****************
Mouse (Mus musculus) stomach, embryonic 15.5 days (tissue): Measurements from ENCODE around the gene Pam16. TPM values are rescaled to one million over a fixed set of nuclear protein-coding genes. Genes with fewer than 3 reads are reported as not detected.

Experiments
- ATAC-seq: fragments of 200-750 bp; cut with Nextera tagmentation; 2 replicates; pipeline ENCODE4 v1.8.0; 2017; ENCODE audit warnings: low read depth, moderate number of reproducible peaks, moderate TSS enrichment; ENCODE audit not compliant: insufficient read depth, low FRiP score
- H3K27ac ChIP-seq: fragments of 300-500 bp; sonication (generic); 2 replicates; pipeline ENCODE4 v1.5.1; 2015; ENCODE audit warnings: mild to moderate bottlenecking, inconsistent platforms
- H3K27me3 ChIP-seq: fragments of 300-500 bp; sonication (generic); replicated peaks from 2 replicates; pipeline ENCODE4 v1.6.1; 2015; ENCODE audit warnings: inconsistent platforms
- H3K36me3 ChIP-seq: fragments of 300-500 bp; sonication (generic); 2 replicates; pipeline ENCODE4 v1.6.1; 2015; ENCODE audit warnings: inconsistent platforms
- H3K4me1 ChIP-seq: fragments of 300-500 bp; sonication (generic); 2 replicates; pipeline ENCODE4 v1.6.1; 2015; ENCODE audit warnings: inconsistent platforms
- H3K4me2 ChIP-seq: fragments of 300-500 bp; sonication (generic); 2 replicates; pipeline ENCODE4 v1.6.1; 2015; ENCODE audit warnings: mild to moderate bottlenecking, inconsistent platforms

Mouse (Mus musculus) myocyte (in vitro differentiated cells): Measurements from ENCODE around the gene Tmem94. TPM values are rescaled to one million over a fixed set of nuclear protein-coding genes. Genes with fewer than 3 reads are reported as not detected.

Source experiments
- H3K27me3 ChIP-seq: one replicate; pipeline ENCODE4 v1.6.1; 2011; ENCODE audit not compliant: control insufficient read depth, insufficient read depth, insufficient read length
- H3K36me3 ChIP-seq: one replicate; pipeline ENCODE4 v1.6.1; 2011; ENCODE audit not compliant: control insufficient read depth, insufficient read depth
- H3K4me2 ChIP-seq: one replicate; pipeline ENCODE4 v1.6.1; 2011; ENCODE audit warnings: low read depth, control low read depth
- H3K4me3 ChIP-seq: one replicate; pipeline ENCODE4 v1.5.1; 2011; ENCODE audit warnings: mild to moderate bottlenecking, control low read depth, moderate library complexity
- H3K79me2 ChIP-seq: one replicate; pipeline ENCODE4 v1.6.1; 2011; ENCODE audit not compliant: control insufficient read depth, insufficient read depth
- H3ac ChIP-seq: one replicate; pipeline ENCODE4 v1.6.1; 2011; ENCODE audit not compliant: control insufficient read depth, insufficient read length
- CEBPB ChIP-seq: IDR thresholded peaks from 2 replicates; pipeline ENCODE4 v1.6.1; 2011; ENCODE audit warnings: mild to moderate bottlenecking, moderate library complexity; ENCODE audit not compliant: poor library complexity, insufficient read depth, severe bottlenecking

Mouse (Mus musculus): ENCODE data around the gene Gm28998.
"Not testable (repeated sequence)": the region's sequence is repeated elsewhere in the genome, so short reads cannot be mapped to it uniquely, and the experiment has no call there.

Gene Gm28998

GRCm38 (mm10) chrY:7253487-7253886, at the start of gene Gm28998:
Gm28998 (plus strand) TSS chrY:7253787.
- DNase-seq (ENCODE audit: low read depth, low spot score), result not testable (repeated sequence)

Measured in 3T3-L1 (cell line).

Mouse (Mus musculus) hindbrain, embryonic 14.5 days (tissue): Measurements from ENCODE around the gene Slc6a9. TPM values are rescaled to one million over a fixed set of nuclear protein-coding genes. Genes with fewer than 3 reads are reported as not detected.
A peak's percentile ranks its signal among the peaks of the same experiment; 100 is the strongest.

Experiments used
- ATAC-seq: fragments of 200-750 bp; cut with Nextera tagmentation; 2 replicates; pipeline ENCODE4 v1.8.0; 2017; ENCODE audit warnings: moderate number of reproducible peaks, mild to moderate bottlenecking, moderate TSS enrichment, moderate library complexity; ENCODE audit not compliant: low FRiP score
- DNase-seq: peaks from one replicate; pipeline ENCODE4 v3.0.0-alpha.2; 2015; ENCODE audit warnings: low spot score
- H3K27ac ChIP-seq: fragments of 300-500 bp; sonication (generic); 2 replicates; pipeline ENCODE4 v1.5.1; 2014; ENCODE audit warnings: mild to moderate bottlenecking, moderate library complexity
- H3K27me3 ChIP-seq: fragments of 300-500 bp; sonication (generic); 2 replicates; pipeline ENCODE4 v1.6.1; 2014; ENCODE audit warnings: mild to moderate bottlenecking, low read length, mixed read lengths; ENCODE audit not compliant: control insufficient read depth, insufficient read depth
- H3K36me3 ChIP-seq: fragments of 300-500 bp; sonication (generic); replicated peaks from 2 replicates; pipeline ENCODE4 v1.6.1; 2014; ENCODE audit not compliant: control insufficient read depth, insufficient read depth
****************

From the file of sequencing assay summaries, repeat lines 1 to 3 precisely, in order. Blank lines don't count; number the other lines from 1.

Mouse (Mus musculus) stomach, embryonic 15.5 days (tissue): Measurements from ENCODE around the gene Pam16. TPM values are rescaled to one million over a fixed set of nuclear protein-coding genes. Genes with fewer than 3 reads are reported as not detected.

Experiments
- ATAC-seq: fragments of 200-750 bp; cut with Nextera tagmentation; 2 replicates; pipeline ENCODE4 v1.8.0; 2017; ENCODE audit warnings: low read depth, moderate number of reproducible peaks, moderate TSS enrichment; ENCODE audit not compliant: insufficient read depth, low FRiP score